Sep 28, 2022 - World

Iran deal's fate comes down to "one huge obstacle"

Illustration of a question mark with a nuclear symbol as the dot on the bottom.

Illustration: Aïda Amer/Axios

Iran's demand that the International Atomic Energy Agency close its investigations into its alleged past undeclared nuclear activity is the last "huge obstacle" to restoring the 2015 Iran nuclear deal, a senior European diplomat tells Axios.

Behind the scenes: Iranian President Ebrahim Raisi focused his address to the UN General Assembly on the need for guarantees that the U.S. won't abandon the deal again. But in private meetings on the sidelines of the summit, his only demands concerned the IAEA probe, according to a senior European diplomat.

  • That was confirmed by a senior U.S. official who was briefed on Raisi’s meetings with French President Emmanuel Macron and European Council President Charles Michel.
  • The European official said the Iranians are convinced the U.S. could simply tell the IAEA to make the problem go away, but both IAEA chief Rafael Grossi and the Biden administration are adamant that the agency's concerns must be adequately addressed before the probe can be closed.
  • Those concerns relate to uranium particles found at sites by UN inspectors. Former Israeli Prime Minister Benjamin Netanyahu had publicly flagged those sites after Israel's Mossad stole the Iranian nuclear archives.

Behind the scenes: "At midnight on Aug. 15, we thought we had a deal," the European diplomat told Axios, describing a back-and-forth between Iranian and U.S. proposals that had narrowed in on a few technical issues.

  • But as they worked to close those issues, the Iranians for the first time made closing the IAEA investigations a precondition of the deal.
  • “Something happened in Tehran. Maybe the highest authority in Iran decided it doesn’t want a deal without being sure the investigations will be closed," the European diplomat said.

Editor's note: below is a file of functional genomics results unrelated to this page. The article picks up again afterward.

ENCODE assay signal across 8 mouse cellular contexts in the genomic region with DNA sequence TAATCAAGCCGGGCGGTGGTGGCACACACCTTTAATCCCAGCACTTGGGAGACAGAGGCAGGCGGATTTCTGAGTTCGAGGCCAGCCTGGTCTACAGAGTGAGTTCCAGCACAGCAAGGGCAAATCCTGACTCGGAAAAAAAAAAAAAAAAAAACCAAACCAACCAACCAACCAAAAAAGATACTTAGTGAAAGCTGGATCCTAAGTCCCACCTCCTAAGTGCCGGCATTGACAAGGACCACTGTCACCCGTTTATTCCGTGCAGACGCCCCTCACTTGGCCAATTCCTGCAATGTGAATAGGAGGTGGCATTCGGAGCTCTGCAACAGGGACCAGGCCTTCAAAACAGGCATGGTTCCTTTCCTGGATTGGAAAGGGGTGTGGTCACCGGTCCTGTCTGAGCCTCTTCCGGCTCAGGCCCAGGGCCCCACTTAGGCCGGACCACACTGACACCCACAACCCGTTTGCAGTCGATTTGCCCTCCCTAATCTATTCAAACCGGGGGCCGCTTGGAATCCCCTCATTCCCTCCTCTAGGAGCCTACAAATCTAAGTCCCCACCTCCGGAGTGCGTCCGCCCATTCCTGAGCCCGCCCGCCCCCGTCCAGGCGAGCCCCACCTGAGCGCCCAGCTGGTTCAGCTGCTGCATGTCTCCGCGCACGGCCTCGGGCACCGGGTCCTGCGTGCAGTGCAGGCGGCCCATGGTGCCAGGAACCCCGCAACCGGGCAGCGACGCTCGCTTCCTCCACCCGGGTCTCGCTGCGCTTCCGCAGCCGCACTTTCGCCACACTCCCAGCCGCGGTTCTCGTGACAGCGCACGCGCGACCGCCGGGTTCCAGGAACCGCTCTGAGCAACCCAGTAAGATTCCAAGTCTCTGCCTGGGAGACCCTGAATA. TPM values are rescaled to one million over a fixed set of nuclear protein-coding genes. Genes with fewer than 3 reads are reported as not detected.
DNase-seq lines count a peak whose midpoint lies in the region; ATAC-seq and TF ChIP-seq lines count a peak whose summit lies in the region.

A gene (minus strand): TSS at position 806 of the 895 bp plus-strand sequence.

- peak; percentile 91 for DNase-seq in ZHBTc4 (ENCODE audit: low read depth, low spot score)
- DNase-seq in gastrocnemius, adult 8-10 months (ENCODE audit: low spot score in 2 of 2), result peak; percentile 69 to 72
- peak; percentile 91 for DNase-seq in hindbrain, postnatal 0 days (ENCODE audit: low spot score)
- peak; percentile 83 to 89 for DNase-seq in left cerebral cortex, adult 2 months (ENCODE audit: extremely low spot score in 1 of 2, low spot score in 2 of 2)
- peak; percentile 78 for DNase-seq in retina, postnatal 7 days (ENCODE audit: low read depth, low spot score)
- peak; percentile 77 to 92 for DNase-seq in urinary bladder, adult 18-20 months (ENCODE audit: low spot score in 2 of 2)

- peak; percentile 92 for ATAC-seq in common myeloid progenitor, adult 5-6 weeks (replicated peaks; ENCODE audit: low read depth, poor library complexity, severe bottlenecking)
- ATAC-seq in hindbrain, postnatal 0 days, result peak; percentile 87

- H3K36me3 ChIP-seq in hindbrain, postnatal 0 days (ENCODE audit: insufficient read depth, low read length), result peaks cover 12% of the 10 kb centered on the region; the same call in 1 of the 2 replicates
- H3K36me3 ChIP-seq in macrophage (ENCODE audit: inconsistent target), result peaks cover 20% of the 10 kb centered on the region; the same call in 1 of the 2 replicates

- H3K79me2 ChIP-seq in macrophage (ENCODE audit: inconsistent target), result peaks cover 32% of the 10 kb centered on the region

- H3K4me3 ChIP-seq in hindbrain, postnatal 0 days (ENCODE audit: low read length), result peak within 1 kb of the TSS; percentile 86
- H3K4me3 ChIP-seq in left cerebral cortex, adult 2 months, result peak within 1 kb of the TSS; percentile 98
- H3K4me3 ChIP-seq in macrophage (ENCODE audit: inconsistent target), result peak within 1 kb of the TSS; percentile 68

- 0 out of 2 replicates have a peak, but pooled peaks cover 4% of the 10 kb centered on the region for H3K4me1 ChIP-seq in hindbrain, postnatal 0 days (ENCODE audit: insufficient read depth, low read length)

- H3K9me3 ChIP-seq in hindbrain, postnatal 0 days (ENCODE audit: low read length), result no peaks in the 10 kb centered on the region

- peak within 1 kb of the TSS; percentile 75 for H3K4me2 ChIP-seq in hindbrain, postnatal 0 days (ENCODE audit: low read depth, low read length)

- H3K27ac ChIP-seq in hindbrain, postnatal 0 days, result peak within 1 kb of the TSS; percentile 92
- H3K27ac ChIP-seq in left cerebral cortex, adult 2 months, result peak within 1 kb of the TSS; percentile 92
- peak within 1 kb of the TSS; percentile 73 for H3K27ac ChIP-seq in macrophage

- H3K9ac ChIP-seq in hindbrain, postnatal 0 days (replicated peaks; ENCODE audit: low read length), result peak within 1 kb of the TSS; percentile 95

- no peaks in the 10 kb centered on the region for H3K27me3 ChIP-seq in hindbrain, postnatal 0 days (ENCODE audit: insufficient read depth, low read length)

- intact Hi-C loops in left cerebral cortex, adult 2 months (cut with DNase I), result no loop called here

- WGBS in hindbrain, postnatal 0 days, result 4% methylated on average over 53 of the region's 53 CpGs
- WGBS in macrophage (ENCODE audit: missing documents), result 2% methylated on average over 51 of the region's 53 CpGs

State of play: The European officials who met Raisi and other Iranian officials in New York explained that the investigations will be closed only if Iran provides reasonable explanations about the sites to the IAEA, the diplomat added.

  • The Iranians pushed back, claiming that Israel planted the uranium particles and that the U.S. and European powers could solve the issue politically.
  • "As long as they think [Secretary of State Tony] Blinken can just pick up the phone and tell Grossi to drop it, we won't get a deal," the European diplomat said.
  • The European diplomats told their Iranian counterparts that this wasn't the case, noting that immense political pressure from China on another UN agency had failed to prevent it from releasing a report into human rights violations in Xinjiang.
  • The U.S. and the European signatories to the deal are totally aligned on the need for Iran to give answers to the IAEA, and even China and Russia don't want to see the credibility of the nuclear watchdog undermined, the diplomat said.

Driving the news: A delegation led by the head of Iran's Atomic Energy Organization, Mohammad Eslami, met with Grossi and his team on Monday and Tuesday in Vienna.

  • Grossi said the meeting focused on clarifying the outstanding issues regarding the investigation, tweeting: "A lot of work lies ahead of us."
  • Iran's Foreign Minister Hossein Amir-Abdollahian told Al-Monitor on Sunday that Iran is ready to provide answers to the IAEA regarding the allegations against it, though he did not elaborate.

What to watch: A deal is unlikely to be announced prior to the U.S. midterm elections, but the European diplomat held out hope for a breakthrough prior to November's IAEA board meeting.

  • Still, the diplomat acknowledged that the Iranians are in no rush and have little regard for any deadlines the Western powers try to impose.

The bottom line: "We have one obstacle, but it is a huge obstacle," the European diplomat said.

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